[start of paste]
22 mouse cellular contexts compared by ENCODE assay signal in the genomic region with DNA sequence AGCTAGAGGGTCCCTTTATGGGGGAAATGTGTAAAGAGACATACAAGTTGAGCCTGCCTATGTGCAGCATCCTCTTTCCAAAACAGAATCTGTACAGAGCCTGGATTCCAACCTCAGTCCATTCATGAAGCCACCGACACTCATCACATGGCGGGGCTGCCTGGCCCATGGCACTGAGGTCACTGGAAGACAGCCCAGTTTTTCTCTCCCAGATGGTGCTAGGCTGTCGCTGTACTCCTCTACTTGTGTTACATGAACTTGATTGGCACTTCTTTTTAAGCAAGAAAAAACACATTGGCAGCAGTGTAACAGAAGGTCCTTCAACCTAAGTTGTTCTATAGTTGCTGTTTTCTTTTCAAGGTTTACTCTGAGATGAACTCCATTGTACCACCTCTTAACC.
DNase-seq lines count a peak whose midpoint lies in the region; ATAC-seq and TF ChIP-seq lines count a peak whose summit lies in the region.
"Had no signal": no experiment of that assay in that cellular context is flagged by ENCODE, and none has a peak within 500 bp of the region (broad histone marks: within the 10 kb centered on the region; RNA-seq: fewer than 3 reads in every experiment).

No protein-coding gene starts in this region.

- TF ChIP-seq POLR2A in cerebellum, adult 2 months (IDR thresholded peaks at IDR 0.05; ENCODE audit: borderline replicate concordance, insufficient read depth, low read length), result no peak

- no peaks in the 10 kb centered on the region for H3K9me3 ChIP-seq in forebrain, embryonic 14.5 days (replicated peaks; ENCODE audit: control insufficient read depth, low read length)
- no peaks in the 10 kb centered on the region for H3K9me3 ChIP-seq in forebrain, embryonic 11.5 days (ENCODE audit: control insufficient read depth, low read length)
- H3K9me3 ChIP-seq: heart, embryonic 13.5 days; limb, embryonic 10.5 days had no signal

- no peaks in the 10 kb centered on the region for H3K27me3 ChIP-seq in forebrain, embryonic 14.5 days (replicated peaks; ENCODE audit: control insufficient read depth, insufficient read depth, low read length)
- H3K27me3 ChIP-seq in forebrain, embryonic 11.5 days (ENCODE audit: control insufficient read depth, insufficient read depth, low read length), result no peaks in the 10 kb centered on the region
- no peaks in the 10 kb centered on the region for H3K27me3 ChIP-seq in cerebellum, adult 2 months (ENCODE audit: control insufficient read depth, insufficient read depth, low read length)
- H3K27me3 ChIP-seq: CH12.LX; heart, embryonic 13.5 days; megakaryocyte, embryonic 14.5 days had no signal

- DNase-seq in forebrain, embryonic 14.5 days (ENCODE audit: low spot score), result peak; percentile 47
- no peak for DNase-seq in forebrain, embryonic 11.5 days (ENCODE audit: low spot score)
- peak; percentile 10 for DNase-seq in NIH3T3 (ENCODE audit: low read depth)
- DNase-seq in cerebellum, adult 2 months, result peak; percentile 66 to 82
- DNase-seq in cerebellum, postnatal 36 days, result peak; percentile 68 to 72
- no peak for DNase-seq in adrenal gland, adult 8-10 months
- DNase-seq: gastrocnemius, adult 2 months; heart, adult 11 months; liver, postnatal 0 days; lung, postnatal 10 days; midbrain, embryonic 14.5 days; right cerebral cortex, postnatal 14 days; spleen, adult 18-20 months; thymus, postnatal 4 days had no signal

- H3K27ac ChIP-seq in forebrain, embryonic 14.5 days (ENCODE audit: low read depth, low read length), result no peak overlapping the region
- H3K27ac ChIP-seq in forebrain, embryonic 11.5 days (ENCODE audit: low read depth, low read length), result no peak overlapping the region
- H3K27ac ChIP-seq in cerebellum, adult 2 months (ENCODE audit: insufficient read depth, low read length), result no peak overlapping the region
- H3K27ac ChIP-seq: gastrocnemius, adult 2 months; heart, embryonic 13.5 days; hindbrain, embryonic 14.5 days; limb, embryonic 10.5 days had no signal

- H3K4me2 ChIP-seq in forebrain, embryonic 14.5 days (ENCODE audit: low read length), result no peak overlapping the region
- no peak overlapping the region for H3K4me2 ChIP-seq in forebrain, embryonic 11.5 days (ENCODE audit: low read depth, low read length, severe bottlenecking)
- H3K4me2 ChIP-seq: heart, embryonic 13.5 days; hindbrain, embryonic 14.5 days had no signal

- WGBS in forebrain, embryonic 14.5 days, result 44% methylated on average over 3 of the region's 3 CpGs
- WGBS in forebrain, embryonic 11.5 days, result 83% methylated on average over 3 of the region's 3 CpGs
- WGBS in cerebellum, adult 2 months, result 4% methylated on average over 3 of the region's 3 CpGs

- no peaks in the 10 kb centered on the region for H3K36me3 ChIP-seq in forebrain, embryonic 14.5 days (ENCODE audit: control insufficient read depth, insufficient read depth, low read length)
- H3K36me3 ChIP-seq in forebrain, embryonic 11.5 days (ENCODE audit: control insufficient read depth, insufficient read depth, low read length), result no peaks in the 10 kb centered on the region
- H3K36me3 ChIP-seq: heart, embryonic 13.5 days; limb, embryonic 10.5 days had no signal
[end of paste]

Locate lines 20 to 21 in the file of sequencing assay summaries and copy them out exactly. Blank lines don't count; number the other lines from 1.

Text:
- H3K27ac ChIP-seq in forebrain, embryonic 14.5 days (ENCODE audit: low read depth, low read length), result no peak overlapping the region
- H3K27ac ChIP-seq in forebrain, embryonic 11.5 days (ENCODE audit: low read depth, low read length), result no peak overlapping the region